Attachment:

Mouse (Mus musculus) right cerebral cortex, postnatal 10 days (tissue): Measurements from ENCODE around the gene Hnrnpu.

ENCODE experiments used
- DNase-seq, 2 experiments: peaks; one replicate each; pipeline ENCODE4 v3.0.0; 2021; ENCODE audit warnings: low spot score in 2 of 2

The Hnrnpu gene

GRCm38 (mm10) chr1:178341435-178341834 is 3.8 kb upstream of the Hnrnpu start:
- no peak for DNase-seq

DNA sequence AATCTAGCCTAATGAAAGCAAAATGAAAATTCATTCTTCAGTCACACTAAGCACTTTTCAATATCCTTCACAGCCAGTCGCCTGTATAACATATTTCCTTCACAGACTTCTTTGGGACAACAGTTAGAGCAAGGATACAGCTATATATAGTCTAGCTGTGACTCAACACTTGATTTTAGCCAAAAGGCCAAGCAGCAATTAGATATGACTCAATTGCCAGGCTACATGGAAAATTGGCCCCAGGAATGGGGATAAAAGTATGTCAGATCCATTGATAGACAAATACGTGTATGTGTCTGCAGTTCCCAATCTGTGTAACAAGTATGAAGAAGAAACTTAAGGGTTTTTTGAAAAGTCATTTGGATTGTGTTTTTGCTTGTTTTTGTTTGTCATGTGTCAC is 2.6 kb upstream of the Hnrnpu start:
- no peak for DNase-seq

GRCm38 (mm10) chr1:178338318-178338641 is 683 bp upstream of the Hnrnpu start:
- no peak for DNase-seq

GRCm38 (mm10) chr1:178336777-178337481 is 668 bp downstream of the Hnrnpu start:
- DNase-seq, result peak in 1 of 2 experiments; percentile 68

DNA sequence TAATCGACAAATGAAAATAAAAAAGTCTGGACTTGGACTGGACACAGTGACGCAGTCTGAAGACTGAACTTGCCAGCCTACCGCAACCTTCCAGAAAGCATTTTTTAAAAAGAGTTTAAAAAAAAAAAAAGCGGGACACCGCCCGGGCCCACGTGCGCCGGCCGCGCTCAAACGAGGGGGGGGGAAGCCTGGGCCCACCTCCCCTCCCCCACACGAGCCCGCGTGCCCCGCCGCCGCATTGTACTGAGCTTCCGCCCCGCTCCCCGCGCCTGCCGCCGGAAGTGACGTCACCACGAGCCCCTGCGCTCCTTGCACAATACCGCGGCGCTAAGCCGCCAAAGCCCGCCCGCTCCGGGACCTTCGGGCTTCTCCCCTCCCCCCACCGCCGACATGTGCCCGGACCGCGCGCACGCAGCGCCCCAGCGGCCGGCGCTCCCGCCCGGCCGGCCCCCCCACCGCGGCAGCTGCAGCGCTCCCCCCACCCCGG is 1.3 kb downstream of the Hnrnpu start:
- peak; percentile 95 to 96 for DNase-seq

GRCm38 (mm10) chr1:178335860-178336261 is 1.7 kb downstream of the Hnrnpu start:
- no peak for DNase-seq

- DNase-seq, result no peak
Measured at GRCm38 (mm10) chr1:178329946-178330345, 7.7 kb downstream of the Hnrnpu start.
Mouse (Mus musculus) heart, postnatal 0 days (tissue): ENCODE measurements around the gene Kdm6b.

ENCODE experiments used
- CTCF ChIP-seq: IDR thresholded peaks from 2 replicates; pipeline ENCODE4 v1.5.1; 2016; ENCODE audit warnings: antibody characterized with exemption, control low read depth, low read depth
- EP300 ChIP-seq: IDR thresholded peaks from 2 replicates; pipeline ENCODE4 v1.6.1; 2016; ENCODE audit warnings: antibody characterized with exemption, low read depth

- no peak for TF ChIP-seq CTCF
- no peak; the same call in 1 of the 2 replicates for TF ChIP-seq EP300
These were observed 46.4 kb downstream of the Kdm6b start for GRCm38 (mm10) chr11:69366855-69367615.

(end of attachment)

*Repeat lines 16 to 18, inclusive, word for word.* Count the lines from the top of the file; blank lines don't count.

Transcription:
- no peak for DNase-seq

- DNase-seq, result no peak
Measured at GRCm38 (mm10) chr1:178329946-178330345, 7.7 kb downstream of the Hnrnpu start.